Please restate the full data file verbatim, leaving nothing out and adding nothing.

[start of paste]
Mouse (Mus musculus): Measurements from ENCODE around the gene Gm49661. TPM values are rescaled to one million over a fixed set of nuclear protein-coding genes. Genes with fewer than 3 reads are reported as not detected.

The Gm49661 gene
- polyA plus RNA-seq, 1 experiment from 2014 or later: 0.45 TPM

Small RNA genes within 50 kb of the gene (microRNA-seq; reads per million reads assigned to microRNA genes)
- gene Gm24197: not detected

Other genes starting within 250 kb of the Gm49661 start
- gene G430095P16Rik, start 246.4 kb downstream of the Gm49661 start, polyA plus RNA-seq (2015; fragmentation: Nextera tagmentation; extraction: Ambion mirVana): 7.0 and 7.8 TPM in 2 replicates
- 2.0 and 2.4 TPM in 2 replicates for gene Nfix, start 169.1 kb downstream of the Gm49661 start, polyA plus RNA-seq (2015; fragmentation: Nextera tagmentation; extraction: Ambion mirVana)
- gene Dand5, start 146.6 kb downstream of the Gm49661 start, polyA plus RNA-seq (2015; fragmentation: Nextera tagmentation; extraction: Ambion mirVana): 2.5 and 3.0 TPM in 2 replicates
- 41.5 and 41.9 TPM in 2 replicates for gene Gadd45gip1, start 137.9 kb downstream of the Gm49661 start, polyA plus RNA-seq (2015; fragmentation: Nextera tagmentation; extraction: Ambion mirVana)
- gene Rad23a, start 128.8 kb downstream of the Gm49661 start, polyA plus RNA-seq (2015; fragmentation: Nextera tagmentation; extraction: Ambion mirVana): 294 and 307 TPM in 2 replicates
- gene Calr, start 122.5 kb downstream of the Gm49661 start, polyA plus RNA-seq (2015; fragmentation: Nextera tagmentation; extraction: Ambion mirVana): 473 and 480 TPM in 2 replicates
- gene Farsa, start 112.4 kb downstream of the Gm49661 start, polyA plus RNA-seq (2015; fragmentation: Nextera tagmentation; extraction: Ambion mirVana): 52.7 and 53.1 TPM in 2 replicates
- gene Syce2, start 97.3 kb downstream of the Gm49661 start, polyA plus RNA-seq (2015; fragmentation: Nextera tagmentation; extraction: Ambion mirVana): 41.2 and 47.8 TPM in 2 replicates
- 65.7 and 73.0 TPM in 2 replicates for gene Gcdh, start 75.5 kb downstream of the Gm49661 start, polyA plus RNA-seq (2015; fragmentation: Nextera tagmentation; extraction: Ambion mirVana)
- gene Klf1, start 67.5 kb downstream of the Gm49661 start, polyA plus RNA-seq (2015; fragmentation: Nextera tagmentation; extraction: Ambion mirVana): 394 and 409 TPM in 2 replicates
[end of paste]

Mouse (Mus musculus): Measurements from ENCODE around the gene Gm49661. TPM values are rescaled to one million over a fixed set of nuclear protein-coding genes. Genes with fewer than 3 reads are reported as not detected.

The Gm49661 gene
- polyA plus RNA-seq, 1 experiment from 2014 or later: 0.45 TPM

Small RNA genes within 50 kb of the gene (microRNA-seq; reads per million reads assigned to microRNA genes)
- gene Gm24197: not detected

Other genes starting within 250 kb of the Gm49661 start
- gene G430095P16Rik, start 246.4 kb downstream of the Gm49661 start, polyA plus RNA-seq (2015; fragmentation: Nextera tagmentation; extraction: Ambion mirVana): 7.0 and 7.8 TPM in 2 replicates
- 2.0 and 2.4 TPM in 2 replicates for gene Nfix, start 169.1 kb downstream of the Gm49661 start, polyA plus RNA-seq (2015; fragmentation: Nextera tagmentation; extraction: Ambion mirVana)
- gene Dand5, start 146.6 kb downstream of the Gm49661 start, polyA plus RNA-seq (2015; fragmentation: Nextera tagmentation; extraction: Ambion mirVana): 2.5 and 3.0 TPM in 2 replicates
- 41.5 and 41.9 TPM in 2 replicates for gene Gadd45gip1, start 137.9 kb downstream of the Gm49661 start, polyA plus RNA-seq (2015; fragmentation: Nextera tagmentation; extraction: Ambion mirVana)
- gene Rad23a, start 128.8 kb downstream of the Gm49661 start, polyA plus RNA-seq (2015; fragmentation: Nextera tagmentation; extraction: Ambion mirVana): 294 and 307 TPM in 2 replicates
- gene Calr, start 122.5 kb downstream of the Gm49661 start, polyA plus RNA-seq (2015; fragmentation: Nextera tagmentation; extraction: Ambion mirVana): 473 and 480 TPM in 2 replicates
- gene Farsa, start 112.4 kb downstream of the Gm49661 start, polyA plus RNA-seq (2015; fragmentation: Nextera tagmentation; extraction: Ambion mirVana): 52.7 and 53.1 TPM in 2 replicates
- gene Syce2, start 97.3 kb downstream of the Gm49661 start, polyA plus RNA-seq (2015; fragmentation: Nextera tagmentation; extraction: Ambion mirVana): 41.2 and 47.8 TPM in 2 replicates
- 65.7 and 73.0 TPM in 2 replicates for gene Gcdh, start 75.5 kb downstream of the Gm49661 start, polyA plus RNA-seq (2015; fragmentation: Nextera tagmentation; extraction: Ambion mirVana)
- gene Klf1, start 67.5 kb downstream of the Gm49661 start, polyA plus RNA-seq (2015; fragmentation: Nextera tagmentation; extraction: Ambion mirVana): 394 and 409 TPM in 2 replicates